It’s not easy to tell at this point where things went wrong. Partisan interests try to spin this to their political goals. Government contractors try to pass the blame. Media pundits don’t understand technology. I’ll try to sort it all out here, and present a few lessons we can learn that apply to all web development.
What Went Wrong #1: Bad Project Management. A number of bad decisions seem to have been made. The requirement to have users create accounts and login was a huge change that was added very close to launch. 
Clear measurement of goals and holding parties accountable seems to have been a problem. As launch approached no one seemed fully aware of how complete, or incomplete, the site was. Especially with multiple vendors involved, oversight is key but it seems there was very little.
What Went Wrong #2: Complexity. Supposedly there’s been 500 million lines of code written so far, with 5 million more needed to fix it . There are problems with getting the site to perform under a high volume of traffic, many different state and federal databases to interact with, and keeping personal information secure. Creating healthcare.gov seems to require solving a big set complex problems.
Or, does it? Just this week there was a start-up team of three guys working in their free time who created thehealthsherpa.com. Also, what healthcare.gov does is not particularly unusual, just a bigger version of some typical web application tasks. Having users create accounts and enter personal information in a safe and secure way is done by thousands of web sites already. Populating complex databases with a large number of inputs from site visitors is also a daunting problem, but relatively easily solved when you have billions of dollars in resources. Same with interfacing with external data sources, there are tons of commercial systems that tie together external data sources and systems on a scale comparable to what healthcare.gov set out to do. 
I’ve had a very hard time turning up an actual written scope for the healthcare.gov project, or a description of what contractors involved were responsible for what parts of the system. What we can be certain of is that at least some of the fatal complexity in this project was introduced by a procurement process that brought too many contractors on board, and failed to define an effective way to measure progress and create accountability.  Would it have been better to have fewer than 50 contractors involved, and to have spent less? Almost certainly so.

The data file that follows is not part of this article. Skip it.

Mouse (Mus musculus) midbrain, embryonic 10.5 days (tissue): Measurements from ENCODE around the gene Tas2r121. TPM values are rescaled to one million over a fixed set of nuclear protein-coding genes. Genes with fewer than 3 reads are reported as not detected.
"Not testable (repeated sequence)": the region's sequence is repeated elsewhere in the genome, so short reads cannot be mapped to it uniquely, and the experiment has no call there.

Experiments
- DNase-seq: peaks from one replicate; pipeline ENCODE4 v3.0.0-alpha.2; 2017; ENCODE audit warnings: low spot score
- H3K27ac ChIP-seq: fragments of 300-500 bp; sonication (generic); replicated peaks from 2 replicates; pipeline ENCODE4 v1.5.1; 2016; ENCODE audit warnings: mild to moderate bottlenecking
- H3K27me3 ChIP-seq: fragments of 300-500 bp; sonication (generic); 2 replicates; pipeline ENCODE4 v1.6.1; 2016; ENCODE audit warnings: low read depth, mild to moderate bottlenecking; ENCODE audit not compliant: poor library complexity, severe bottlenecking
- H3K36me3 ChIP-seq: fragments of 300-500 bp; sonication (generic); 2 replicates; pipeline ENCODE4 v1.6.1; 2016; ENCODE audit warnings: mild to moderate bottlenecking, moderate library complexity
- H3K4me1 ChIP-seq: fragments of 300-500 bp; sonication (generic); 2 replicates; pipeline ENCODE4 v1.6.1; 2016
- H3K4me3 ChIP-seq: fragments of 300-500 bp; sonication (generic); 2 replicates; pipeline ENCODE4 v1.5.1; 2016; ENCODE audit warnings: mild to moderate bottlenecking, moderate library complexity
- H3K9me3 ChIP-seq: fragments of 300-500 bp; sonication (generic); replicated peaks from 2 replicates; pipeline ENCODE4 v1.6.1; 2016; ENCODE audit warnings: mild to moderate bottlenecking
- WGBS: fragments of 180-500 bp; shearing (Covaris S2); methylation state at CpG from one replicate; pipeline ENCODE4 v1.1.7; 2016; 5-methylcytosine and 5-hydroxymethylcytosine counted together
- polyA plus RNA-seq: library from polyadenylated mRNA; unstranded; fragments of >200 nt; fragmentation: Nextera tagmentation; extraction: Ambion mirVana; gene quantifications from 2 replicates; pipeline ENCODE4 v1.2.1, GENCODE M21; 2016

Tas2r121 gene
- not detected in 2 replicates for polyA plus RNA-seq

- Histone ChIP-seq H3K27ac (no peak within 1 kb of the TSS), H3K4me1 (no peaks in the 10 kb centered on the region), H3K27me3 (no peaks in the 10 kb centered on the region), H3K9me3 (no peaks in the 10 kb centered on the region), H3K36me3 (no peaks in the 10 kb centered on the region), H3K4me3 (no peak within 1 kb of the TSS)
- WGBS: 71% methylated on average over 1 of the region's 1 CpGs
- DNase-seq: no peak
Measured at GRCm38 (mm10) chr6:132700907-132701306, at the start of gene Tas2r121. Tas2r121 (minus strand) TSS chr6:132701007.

What Went Wrong #3: Testing. Early last week I loaded up Healthcare.gov and attempted to make an account. The first issue I encountered was that I was greeted with a blank white screen after completing my sign-up. It looked to me like the server crashed while delivering the page, and I got a page with no content. So, I reloaded a few times and finally got a page. Same thing happened once I started to “apply for coverage”. I had seen enough, I gave up.
What were the coordinators of this project thinking? That people might not notice when pages don’t load? It has been publicly admitted that up to two weeks before launch no one had yet tested the entire system through . It’s also been claimed that no load testing had been performed to mimic the actual server load of the number of expected users. In short, noone checked if the site worked, and no one thought about performance concerns until it was too late.
Lessons we can all learn from this and bring to our own web projects…
- Clearly defining project goals and carefully scoping and scheduling at the outset is critical.
- Setting expectations that are realistic, and re-scoping and re-setting those expectations when a requirement changes are necessary to avoid bad surprises at the end of the schedule.
- Complexity is necessary sometimes, but when you create complexity by bringing in additional vendors, or by adding features mid-development, it’s important to realize you could be jeopardizing your project.
- Testing is important! Technical testing, security testing, useability testing are all absolutely necessary and require time to be reserved at the end of the development cycle.